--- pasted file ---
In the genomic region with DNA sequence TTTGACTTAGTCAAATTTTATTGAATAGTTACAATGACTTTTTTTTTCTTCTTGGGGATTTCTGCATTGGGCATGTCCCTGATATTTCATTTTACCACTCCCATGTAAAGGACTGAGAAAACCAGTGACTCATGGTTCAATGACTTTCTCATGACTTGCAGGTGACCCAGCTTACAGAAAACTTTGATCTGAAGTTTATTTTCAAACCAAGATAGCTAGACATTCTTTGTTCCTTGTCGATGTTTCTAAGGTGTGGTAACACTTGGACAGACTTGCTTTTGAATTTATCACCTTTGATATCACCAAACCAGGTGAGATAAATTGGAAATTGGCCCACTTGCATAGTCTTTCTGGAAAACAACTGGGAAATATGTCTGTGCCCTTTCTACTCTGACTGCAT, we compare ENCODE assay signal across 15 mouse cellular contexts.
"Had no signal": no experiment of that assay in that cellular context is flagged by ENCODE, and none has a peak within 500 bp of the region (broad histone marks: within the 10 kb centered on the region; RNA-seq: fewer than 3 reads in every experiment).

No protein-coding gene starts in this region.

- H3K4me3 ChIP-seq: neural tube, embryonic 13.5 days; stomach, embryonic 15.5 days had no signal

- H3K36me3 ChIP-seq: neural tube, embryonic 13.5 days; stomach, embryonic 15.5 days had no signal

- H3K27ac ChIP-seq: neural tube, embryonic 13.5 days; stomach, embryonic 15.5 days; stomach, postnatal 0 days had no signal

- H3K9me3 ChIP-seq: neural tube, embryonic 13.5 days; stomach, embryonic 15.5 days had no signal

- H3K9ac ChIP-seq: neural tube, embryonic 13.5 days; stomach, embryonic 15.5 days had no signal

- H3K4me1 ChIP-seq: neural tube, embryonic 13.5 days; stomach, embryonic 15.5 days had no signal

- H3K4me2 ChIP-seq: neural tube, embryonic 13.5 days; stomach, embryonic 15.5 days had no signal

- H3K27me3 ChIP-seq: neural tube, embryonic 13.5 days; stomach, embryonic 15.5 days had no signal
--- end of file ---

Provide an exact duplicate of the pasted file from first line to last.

In the genomic region with DNA sequence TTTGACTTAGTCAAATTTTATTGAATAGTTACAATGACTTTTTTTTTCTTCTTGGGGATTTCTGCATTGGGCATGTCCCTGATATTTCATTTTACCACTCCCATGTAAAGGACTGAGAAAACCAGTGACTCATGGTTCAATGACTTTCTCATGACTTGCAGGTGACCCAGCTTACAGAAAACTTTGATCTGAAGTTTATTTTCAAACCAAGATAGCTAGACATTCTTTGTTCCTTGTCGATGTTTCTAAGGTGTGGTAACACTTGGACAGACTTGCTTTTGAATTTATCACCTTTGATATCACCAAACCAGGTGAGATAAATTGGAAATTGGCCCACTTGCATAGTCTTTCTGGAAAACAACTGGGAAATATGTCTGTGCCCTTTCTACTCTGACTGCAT, we compare ENCODE assay signal across 15 mouse cellular contexts.
"Had no signal": no experiment of that assay in that cellular context is flagged by ENCODE, and none has a peak within 500 bp of the region (broad histone marks: within the 10 kb centered on the region; RNA-seq: fewer than 3 reads in every experiment).

No protein-coding gene starts in this region.

- H3K4me3 ChIP-seq: neural tube, embryonic 13.5 days; stomach, embryonic 15.5 days had no signal

- H3K36me3 ChIP-seq: neural tube, embryonic 13.5 days; stomach, embryonic 15.5 days had no signal

- H3K27ac ChIP-seq: neural tube, embryonic 13.5 days; stomach, embryonic 15.5 days; stomach, postnatal 0 days had no signal

- H3K9me3 ChIP-seq: neural tube, embryonic 13.5 days; stomach, embryonic 15.5 days had no signal

- H3K9ac ChIP-seq: neural tube, embryonic 13.5 days; stomach, embryonic 15.5 days had no signal

- H3K4me1 ChIP-seq: neural tube, embryonic 13.5 days; stomach, embryonic 15.5 days had no signal

- H3K4me2 ChIP-seq: neural tube, embryonic 13.5 days; stomach, embryonic 15.5 days had no signal

- H3K27me3 ChIP-seq: neural tube, embryonic 13.5 days; stomach, embryonic 15.5 days had no signal